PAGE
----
Please touch the artefacts
What do we commonly wish to do when we see artefacts? We want to touch the objects, inspect and feel their intricacies, and study closely these relics from the past. However, the fragile nature of historical objects, especially of ancient artefacts, limits our access to them.
Thanks to an innovative research project that combines Macquarie University's expertise in medical imaging and ancient history, Macquarie students can now have hands-on experience with the ancient world. Using 3D scans and prints, students are able to access, analyse, and conduct non-destructive detailed studies of ancient artefacts.
Learning and teaching history
The "Digitisation, 3D modelling, analysis, preservation and replication of small objects of antiquity" project is a collaboration between Dr Jaye McKenzie-Clark, an Early Career Fellow from the Department of Ancient History, and Professor John Magnussen from Macquarie's Australian School of Advanced Medicine. The purpose of the project is to increase the accessibility and availability of teaching resources. The project also aids in the conservation and preservation of ancient artefacts. The original objects, which are too fragile to be handled, will no longer be at risk of damage or destruction.
The project has so far produced 3D scans and prints of select ancient artefacts, some of which have already been integrated into the Archaeology and Society (AHIS230) unit, enhancing students' learning experience.
The introduction of virtual and 3D printed objects allows for a multisensory learning experience that is especially beneficial for people with disabilities, those who are visually impaired, or those who are studying via distance education.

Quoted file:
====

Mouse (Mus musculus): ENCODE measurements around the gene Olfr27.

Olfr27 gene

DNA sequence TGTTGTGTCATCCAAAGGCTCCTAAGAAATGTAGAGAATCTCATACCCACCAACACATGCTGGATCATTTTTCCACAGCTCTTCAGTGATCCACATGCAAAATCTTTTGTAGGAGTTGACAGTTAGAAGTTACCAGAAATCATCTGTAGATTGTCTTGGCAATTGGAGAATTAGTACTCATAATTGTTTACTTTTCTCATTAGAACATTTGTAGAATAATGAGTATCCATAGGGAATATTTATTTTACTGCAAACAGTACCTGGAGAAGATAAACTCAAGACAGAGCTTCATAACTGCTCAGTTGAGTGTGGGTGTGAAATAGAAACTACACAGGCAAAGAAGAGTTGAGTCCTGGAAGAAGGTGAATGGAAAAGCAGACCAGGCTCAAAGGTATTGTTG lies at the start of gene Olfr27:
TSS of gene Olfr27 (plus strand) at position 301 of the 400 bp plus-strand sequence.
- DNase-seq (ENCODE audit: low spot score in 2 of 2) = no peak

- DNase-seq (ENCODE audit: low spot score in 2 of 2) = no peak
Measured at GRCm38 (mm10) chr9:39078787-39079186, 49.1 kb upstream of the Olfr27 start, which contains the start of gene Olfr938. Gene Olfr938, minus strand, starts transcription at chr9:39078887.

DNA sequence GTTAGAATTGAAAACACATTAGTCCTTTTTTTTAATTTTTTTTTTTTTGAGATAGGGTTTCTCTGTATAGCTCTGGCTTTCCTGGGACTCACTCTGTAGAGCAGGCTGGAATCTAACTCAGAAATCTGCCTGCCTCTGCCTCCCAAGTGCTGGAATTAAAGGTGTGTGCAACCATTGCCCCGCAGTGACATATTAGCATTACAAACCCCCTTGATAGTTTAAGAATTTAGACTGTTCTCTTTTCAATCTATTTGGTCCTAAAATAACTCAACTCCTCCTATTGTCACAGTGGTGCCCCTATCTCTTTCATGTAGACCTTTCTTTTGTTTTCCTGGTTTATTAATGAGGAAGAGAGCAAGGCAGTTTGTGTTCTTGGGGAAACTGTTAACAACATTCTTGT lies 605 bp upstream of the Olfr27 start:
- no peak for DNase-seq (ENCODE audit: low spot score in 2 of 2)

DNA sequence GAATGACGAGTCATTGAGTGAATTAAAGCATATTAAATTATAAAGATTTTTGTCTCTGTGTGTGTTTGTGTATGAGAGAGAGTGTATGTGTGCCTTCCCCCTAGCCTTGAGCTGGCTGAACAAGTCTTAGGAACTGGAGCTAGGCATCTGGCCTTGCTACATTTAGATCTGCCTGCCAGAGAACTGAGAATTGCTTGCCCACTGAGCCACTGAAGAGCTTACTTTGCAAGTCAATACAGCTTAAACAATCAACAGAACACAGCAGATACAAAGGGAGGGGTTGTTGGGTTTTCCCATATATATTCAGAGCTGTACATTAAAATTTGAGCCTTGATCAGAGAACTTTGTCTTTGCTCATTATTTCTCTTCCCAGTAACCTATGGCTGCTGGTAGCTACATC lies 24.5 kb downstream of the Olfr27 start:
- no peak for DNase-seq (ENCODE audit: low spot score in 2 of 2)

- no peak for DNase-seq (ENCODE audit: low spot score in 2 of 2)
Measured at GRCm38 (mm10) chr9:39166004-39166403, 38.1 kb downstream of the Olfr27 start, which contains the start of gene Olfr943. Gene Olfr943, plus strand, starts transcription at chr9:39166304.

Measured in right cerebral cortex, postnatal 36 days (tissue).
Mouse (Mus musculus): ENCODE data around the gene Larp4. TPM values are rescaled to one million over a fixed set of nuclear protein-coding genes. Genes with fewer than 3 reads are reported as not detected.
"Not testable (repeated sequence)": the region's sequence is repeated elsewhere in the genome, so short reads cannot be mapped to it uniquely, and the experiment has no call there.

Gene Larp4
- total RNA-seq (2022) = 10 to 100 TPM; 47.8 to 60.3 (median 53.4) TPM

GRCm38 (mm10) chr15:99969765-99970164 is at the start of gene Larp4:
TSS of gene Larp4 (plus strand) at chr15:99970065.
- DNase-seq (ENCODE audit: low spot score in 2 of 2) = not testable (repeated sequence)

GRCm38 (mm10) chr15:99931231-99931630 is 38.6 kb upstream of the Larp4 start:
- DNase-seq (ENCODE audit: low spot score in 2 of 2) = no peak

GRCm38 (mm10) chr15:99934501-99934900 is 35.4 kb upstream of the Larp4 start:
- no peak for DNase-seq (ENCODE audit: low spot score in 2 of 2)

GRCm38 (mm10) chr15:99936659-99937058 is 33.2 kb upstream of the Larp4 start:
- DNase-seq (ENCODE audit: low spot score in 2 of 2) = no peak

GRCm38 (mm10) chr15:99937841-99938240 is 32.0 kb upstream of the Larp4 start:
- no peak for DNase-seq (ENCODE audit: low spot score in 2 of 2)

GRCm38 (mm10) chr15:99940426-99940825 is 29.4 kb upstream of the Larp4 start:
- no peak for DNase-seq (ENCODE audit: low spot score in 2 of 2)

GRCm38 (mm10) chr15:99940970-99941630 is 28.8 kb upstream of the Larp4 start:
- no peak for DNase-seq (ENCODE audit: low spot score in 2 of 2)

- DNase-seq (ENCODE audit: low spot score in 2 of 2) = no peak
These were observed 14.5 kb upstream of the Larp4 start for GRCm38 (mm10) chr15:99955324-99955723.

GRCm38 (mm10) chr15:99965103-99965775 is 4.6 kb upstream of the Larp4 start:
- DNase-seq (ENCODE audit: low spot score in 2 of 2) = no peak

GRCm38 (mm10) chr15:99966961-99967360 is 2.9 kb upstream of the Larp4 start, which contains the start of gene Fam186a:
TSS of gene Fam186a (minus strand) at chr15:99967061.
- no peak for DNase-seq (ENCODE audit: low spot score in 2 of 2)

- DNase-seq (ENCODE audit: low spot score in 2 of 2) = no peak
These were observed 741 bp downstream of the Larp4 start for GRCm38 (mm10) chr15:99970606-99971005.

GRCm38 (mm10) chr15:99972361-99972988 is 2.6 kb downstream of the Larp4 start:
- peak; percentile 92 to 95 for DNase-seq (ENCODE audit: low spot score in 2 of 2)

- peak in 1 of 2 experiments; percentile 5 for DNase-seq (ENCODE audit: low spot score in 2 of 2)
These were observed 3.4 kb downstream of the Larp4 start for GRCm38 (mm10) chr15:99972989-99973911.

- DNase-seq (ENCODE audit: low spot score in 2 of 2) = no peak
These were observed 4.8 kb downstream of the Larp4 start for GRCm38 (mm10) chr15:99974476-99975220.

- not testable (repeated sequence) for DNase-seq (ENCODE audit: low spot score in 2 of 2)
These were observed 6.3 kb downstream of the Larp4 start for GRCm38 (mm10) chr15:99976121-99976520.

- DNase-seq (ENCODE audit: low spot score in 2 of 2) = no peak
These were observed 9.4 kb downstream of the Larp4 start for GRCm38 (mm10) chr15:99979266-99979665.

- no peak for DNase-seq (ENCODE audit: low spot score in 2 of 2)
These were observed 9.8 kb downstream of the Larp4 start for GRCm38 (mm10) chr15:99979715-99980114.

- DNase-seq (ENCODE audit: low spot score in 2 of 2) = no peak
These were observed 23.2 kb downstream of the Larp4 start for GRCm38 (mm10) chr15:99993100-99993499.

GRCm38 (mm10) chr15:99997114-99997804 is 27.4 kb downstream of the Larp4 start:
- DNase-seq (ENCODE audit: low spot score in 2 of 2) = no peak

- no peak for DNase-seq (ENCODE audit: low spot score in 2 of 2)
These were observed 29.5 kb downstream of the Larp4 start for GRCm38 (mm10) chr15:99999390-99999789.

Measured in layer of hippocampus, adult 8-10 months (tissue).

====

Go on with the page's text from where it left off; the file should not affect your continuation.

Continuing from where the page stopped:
The project team has produced around 25 high-fidelity 3D virtual models and thirteen 3D replica prints of ancient artefacts. They are now seeking to expand this library of virtual and 3D printed objects to further increase its accessibility and availability to a wider audience.
Bringing history and technology together
McKenzie-Clark and Magnussen worked with Bachelor of Philosophy/Master of Research (BPhil/MRes) students Keira De Rosa, Samantha Jones and Nicole Leong who were trained to use specialised 3D scanning equipment and software.
Leong, whose childhood dream was to study Egyptology, says that her involvement in the project led to a greater interest in academia and research.
"This project has definitely inspired me to pursue other areas of research, more in the application and uses of [3D scanning and printing] in Egyptology and museums, its uses in education, and how to develop and utilise this technology to its full potential so that it can be used as a learning tool," said Leong.
Jones, a Merit Scholar, said, "I learned how to use a 3D scanner and how to process 3D images. In order to scan them you have to be fairly meticulous over lighting, angles, and more. From this project I've been able to see and experience a whole new facet to teaching ancient history. Not only did my involvement in this project reinvigorate my passion for [Ancient History and Archaeology], it also made me realise that I love teaching and coming up with exciting new ways to teach."
Looking into the future
3D technologies have been used in manufacturing, design, health care and education since the 1980s but it has only been within the last 10 years that these technologies have been integrated into the fields of ancient history, archaeology and museum studies.
Providing access to ancient history through the use of innovative research techniques, the "Digitisation, 3D modelling, analysis, preservation and replication of small objects of antiquity" project puts Macquarie University at the forefront of delivering transformative learning.
Leong said, "I guess you could say that as Ancient History students we're always looking into the past while Macquarie is continuously looking into the future."